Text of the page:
By Eric Maisel
New World Library, $14.95, 256 Pages
Rethinking Depression is Eric Maisel’s interesting critique of the American mental health system followed by an alternative, self-administered program. The whole concept of a psychological disorder is a “system-wide conspiracy”, he asserts, where ordinary sadness becomes pathologized as a medical condition. Mental health professionals lump sets of unwanted experiences into scientific-sounding categories and big pharma concocts chemical cures of dubious efficacy to “treat” them. This is not a particularly new observation and the alternative that he proposes has a dated feel to it (and, in fact, nearly forty percent of the books cited in the bibliography were published before 1970).
The program that Maisel proposes is an existentialist one, challenging the reader to take on reality and actively work toward a life of meaning. Some elements of this program seem interesting and could be helpful – focusing on the meaning of a situation rather than the mood it provokes, for example. Others seem less so. (The chapter on reciting meaning “incantations” was embarrassing to read.) However interesting or personally meaningful this program might be, there is no more proof that it would work than there is for the diagnoses and treatments that he pillories in the first part of the book.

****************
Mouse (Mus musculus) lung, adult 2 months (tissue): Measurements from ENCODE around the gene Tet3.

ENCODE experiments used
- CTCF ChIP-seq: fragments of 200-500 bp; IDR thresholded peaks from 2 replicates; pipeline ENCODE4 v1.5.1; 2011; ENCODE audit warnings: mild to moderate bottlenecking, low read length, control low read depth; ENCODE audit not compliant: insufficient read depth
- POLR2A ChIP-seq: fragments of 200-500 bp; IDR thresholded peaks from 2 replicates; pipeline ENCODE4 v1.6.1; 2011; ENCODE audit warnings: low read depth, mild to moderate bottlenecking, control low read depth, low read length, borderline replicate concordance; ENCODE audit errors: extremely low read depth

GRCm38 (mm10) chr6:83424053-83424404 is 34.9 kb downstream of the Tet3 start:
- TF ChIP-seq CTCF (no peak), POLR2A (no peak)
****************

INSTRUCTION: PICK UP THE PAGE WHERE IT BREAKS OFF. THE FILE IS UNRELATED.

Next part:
Reviewed by Chris King
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